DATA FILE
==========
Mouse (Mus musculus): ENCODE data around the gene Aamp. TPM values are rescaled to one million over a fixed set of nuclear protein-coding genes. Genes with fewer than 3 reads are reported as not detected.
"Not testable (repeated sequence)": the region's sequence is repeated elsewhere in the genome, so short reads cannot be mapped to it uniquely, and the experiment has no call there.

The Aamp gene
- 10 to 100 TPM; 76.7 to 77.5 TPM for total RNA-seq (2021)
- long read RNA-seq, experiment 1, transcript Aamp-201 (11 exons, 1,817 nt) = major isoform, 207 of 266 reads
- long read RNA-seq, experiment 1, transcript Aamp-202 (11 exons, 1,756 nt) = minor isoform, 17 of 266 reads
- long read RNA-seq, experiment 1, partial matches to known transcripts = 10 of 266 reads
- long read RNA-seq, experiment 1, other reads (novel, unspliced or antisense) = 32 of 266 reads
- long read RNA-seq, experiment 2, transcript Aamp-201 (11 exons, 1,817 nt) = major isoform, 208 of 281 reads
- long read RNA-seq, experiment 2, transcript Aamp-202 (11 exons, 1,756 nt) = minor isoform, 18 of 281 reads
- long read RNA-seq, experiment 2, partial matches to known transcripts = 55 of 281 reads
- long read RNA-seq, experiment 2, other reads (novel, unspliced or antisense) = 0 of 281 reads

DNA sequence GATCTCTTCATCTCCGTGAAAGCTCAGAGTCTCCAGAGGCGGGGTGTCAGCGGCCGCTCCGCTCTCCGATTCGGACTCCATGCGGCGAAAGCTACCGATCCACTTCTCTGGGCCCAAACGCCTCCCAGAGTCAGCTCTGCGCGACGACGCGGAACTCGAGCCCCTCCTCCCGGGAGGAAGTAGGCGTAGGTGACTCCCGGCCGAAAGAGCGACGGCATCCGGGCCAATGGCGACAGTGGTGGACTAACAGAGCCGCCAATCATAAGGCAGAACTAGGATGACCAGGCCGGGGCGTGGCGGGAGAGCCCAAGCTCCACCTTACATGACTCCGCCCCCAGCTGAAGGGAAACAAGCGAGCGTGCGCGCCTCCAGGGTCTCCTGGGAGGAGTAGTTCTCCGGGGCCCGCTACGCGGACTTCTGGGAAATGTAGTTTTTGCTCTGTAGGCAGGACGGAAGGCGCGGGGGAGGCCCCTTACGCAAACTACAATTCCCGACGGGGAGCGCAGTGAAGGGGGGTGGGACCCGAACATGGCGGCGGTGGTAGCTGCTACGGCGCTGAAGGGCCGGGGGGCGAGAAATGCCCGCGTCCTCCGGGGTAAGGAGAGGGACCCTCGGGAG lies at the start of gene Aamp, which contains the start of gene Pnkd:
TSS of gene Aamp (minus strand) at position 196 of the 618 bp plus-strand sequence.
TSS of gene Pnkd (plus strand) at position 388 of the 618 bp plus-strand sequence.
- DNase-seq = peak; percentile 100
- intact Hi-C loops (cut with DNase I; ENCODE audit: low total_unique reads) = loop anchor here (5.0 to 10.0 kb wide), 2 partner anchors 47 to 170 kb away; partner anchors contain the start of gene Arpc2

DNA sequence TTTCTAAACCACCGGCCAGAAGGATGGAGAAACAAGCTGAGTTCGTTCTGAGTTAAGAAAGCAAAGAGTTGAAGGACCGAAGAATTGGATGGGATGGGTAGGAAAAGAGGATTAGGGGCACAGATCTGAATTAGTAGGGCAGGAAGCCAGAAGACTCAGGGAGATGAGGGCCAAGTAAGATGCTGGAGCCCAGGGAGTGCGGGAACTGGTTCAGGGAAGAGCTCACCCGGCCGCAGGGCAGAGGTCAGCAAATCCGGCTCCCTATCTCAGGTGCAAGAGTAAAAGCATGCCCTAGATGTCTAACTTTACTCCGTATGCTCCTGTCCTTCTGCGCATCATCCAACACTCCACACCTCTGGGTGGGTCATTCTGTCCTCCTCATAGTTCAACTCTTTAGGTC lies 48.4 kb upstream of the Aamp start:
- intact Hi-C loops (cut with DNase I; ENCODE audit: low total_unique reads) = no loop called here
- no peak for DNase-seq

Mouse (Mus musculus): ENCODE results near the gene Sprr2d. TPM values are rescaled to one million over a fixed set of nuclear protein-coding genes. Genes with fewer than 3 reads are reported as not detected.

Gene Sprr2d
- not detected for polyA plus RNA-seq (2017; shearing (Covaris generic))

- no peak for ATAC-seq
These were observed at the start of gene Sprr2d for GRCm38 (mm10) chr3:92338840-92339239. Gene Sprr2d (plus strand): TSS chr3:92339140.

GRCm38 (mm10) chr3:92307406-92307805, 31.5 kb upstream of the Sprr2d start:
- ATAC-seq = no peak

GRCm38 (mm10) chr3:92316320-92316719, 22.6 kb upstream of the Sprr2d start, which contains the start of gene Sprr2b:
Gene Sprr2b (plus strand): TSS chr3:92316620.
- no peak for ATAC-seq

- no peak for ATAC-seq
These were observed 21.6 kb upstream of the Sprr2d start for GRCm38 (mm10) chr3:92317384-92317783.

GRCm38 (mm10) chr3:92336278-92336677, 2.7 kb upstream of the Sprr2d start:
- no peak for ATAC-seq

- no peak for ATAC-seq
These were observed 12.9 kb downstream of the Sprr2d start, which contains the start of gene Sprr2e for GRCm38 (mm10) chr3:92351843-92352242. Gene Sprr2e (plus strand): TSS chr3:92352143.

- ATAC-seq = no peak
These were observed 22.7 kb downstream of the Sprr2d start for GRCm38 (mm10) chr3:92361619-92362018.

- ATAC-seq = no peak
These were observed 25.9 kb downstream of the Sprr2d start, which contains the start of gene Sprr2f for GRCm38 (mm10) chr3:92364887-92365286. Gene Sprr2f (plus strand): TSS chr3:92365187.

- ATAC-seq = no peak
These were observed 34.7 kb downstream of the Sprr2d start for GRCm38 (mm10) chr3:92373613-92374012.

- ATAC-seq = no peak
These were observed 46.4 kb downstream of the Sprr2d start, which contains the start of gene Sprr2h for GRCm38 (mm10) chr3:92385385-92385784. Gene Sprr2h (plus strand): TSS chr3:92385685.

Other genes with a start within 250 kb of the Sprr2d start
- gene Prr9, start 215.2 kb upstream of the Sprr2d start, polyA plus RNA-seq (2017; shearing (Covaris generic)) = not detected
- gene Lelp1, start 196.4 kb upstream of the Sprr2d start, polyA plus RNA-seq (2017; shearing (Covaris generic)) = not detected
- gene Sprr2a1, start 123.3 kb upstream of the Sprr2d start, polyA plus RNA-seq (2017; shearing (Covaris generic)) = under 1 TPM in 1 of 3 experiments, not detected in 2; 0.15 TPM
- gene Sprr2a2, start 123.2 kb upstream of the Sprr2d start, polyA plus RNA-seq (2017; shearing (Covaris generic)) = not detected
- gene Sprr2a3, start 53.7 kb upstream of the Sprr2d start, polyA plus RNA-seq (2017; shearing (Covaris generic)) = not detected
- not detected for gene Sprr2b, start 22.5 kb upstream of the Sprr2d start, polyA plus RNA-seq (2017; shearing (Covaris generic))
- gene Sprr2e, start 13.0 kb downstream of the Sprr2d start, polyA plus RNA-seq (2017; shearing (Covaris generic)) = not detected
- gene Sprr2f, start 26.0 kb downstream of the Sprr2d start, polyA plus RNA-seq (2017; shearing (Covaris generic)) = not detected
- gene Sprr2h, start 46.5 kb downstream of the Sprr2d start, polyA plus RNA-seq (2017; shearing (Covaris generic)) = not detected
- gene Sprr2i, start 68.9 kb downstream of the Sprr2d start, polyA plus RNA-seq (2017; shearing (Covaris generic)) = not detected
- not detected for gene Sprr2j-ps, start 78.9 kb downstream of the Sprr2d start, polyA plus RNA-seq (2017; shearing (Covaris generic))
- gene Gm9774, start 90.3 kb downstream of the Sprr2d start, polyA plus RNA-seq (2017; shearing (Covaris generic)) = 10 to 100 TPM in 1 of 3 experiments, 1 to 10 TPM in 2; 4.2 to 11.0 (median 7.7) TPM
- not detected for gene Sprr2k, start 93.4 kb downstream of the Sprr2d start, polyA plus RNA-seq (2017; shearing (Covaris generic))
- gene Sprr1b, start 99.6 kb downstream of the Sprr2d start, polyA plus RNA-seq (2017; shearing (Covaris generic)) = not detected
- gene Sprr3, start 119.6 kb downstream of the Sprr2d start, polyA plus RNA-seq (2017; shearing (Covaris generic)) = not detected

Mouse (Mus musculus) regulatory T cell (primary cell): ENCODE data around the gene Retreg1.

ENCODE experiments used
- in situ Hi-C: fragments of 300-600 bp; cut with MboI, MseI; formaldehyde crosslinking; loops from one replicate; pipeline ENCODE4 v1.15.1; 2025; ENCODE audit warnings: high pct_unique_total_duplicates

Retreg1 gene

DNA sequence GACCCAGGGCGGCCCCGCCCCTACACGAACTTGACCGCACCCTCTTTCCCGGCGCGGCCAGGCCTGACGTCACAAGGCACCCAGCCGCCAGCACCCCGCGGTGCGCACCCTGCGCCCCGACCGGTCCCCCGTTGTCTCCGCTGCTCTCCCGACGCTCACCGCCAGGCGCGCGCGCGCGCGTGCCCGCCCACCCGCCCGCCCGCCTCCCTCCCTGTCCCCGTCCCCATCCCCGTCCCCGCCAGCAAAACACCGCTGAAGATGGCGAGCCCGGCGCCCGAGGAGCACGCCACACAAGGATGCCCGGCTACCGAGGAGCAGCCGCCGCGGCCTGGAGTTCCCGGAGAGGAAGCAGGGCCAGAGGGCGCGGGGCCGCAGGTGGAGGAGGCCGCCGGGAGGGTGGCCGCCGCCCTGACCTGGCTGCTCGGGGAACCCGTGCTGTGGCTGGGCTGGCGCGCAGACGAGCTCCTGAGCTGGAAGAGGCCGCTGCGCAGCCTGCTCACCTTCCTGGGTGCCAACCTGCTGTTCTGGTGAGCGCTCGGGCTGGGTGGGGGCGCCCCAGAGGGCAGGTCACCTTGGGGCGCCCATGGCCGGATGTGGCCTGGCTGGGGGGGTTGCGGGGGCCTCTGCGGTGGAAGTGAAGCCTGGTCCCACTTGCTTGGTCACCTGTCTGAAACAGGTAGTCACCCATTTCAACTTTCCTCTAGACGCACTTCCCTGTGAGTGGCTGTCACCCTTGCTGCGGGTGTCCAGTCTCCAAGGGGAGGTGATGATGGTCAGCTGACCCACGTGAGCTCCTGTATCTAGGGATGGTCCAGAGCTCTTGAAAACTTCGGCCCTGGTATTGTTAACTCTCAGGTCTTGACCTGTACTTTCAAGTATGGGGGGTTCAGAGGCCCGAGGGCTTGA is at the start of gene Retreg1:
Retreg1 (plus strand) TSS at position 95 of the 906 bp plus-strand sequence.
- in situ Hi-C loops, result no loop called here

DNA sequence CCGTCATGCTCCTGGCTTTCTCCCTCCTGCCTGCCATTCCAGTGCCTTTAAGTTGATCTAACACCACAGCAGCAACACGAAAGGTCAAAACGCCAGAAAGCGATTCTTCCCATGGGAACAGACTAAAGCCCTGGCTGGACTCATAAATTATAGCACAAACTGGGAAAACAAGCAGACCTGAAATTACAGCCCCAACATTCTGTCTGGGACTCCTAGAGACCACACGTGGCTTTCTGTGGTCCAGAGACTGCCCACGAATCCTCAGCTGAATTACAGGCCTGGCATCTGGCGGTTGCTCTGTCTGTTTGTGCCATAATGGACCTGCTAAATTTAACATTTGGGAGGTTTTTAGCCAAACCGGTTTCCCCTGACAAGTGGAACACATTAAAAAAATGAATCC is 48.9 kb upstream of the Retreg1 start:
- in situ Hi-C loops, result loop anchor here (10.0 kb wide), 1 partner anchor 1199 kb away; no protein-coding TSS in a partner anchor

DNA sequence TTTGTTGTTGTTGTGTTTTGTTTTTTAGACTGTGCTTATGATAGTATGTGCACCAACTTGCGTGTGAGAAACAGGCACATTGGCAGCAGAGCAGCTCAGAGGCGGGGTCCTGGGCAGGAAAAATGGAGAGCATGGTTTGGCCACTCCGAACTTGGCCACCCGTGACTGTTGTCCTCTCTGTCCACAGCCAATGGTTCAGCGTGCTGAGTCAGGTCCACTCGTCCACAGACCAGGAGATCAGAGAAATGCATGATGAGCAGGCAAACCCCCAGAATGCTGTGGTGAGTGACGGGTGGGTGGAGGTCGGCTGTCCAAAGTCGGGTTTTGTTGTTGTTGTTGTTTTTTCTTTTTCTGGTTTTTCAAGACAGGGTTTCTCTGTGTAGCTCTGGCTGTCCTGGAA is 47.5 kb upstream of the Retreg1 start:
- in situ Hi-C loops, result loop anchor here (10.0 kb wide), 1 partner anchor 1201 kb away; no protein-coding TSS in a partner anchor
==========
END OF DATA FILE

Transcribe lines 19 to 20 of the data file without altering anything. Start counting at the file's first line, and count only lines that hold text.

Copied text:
- intact Hi-C loops (cut with DNase I; ENCODE audit: low total_unique reads) = no loop called here
- no peak for DNase-seq